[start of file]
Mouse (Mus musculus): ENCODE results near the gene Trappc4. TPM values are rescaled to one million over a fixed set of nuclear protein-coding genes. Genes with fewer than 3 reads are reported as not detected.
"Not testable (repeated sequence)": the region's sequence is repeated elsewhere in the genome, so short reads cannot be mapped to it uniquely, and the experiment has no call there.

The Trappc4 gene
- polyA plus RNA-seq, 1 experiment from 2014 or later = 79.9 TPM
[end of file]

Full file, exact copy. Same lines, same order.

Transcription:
Mouse (Mus musculus): ENCODE results near the gene Trappc4. TPM values are rescaled to one million over a fixed set of nuclear protein-coding genes. Genes with fewer than 3 reads are reported as not detected.
"Not testable (repeated sequence)": the region's sequence is repeated elsewhere in the genome, so short reads cannot be mapped to it uniquely, and the experiment has no call there.

The Trappc4 gene
- polyA plus RNA-seq, 1 experiment from 2014 or later = 79.9 TPM